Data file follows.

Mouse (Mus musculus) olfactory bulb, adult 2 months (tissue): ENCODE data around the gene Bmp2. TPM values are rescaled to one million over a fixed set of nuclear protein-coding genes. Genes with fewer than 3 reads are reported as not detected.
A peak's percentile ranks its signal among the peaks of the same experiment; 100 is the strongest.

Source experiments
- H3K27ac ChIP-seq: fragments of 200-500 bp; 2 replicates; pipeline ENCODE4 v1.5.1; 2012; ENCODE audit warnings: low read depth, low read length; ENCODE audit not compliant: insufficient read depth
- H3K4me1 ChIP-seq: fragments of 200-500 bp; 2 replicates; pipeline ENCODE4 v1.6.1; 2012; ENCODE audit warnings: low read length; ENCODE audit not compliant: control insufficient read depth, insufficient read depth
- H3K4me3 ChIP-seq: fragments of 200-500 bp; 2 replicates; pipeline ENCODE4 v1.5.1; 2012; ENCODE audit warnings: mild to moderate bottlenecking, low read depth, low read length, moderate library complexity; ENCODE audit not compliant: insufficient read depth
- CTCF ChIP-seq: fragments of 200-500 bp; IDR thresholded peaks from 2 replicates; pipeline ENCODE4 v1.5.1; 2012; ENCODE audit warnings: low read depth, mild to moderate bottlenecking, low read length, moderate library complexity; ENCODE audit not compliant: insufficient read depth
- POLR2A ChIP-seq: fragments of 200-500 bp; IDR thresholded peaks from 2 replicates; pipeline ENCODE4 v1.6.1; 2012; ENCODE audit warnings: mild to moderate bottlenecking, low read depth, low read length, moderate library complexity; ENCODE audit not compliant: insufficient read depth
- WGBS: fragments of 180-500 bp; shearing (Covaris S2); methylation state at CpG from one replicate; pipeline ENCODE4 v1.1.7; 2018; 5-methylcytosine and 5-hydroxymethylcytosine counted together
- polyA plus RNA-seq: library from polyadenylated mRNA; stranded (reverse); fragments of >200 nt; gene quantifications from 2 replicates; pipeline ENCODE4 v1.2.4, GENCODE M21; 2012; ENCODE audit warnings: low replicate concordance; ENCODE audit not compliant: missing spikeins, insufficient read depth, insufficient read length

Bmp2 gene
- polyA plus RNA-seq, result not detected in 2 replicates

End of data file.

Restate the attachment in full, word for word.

Mouse (Mus musculus) olfactory bulb, adult 2 months (tissue): ENCODE data around the gene Bmp2. TPM values are rescaled to one million over a fixed set of nuclear protein-coding genes. Genes with fewer than 3 reads are reported as not detected.
A peak's percentile ranks its signal among the peaks of the same experiment; 100 is the strongest.

Source experiments
- H3K27ac ChIP-seq: fragments of 200-500 bp; 2 replicates; pipeline ENCODE4 v1.5.1; 2012; ENCODE audit warnings: low read depth, low read length; ENCODE audit not compliant: insufficient read depth
- H3K4me1 ChIP-seq: fragments of 200-500 bp; 2 replicates; pipeline ENCODE4 v1.6.1; 2012; ENCODE audit warnings: low read length; ENCODE audit not compliant: control insufficient read depth, insufficient read depth
- H3K4me3 ChIP-seq: fragments of 200-500 bp; 2 replicates; pipeline ENCODE4 v1.5.1; 2012; ENCODE audit warnings: mild to moderate bottlenecking, low read depth, low read length, moderate library complexity; ENCODE audit not compliant: insufficient read depth
- CTCF ChIP-seq: fragments of 200-500 bp; IDR thresholded peaks from 2 replicates; pipeline ENCODE4 v1.5.1; 2012; ENCODE audit warnings: low read depth, mild to moderate bottlenecking, low read length, moderate library complexity; ENCODE audit not compliant: insufficient read depth
- POLR2A ChIP-seq: fragments of 200-500 bp; IDR thresholded peaks from 2 replicates; pipeline ENCODE4 v1.6.1; 2012; ENCODE audit warnings: mild to moderate bottlenecking, low read depth, low read length, moderate library complexity; ENCODE audit not compliant: insufficient read depth
- WGBS: fragments of 180-500 bp; shearing (Covaris S2); methylation state at CpG from one replicate; pipeline ENCODE4 v1.1.7; 2018; 5-methylcytosine and 5-hydroxymethylcytosine counted together
- polyA plus RNA-seq: library from polyadenylated mRNA; stranded (reverse); fragments of >200 nt; gene quantifications from 2 replicates; pipeline ENCODE4 v1.2.4, GENCODE M21; 2012; ENCODE audit warnings: low replicate concordance; ENCODE audit not compliant: missing spikeins, insufficient read depth, insufficient read length

Bmp2 gene
- polyA plus RNA-seq, result not detected in 2 replicates